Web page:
Thoughts of the almighty Amazon have the power to excite and delight travellers like few other places on Earth can. In our minds eye we picture thick natural rainforest with giant trees and an abundance of wildlife, isolated indigenous communities with painted faces and fresh, clean waterways filling the World’s largest river system. So imagine our initial disappointment on arrival in Manaus, the Amazon’s largest city (approx. 1.7 million population) to find a sprawling, dirty hot and humid metropolis seemingly devoid of any natural flora and fauna. The frenetic streets were choked by traffic and its streets filled with rubbish and unsavory characters. On face value Manaus had limited touristic appeal but it frequently finds its way onto traveller’s itineraries using it as a base to arrange jungle trips or considering it a destination in its own right. We realised that perhaps we’d set ourselves up for a fall, with expectations so high, that Manaus was always fighting a losing battle. We knew there must be more to the city than its face value so we set out to discover what Manaus was all about.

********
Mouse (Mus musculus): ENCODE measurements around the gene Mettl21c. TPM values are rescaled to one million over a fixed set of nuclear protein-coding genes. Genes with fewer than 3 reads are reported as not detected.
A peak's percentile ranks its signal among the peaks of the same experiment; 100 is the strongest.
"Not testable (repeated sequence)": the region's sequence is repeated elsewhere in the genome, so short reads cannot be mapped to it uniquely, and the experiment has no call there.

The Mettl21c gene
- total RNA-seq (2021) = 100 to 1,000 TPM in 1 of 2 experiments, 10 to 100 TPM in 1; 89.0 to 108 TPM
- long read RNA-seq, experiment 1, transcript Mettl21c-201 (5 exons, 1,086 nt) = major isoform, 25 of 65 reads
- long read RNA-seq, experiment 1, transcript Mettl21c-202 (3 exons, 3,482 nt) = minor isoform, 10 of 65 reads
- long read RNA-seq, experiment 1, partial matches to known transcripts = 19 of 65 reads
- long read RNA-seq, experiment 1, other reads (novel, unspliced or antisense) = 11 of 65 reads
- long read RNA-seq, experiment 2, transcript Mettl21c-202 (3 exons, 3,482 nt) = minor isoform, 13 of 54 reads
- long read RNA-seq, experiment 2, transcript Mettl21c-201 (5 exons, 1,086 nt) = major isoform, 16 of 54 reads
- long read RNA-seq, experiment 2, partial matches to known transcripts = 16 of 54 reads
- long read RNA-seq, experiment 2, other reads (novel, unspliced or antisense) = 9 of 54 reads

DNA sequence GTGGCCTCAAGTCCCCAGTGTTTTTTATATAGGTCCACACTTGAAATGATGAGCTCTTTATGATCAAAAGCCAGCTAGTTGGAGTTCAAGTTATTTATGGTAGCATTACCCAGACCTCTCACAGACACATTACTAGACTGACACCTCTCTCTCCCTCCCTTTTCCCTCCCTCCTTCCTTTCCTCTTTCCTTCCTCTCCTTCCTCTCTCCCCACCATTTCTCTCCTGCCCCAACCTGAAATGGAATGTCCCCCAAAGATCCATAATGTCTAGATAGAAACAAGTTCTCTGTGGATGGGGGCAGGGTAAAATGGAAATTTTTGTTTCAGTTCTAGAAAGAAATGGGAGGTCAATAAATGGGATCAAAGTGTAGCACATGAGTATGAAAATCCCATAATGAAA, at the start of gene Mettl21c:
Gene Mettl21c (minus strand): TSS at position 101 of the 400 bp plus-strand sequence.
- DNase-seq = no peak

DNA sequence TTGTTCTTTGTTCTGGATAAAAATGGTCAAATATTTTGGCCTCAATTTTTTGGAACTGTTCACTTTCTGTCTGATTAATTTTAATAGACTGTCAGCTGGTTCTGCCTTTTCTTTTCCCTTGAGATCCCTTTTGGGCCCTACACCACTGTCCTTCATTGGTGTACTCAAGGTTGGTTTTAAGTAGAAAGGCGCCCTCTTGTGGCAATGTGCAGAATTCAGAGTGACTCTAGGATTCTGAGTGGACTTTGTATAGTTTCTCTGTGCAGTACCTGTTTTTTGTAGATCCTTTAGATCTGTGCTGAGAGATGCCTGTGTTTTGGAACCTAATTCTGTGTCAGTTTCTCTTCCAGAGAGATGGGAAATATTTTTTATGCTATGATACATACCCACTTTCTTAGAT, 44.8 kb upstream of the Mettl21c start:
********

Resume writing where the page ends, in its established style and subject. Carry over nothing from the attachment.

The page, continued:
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A tale of two cities…seperated by the world’s longest mountain range

10 Aug

The Andes mountain range is one of the world’s most wondrous spectacles. It is the longest continental mountain range in the world stretching the entire west coast of South America for 4,500 miles or 7,242 kilometres and spanning seven countries – Argentina, Chile, Bolivia, Peru, Ecuador, Colombia and Venezuela. The range has the highest mountains on the planet, outside of the Himalayas, the tallest of which is Aconcagua in Argentina (6,962m), plus over 50 volcanos reaching 6,000 metres, including the world’s highest, Ojos del Salado (6,893m). Filled with glaciers, lakes, ski fields, the ruins of lost civilisations, thriving cities and indigenous communities amongst other things, these mountains truly are a special place. Our small claim to fame in all of this was travelling the whole length of this incredible range in just over 8 months – from the city of Ushuaia at the ‘world’s end’ in the south of Patagonia, to the city of Merida in the north of hot blooded Venezuela. Continue reading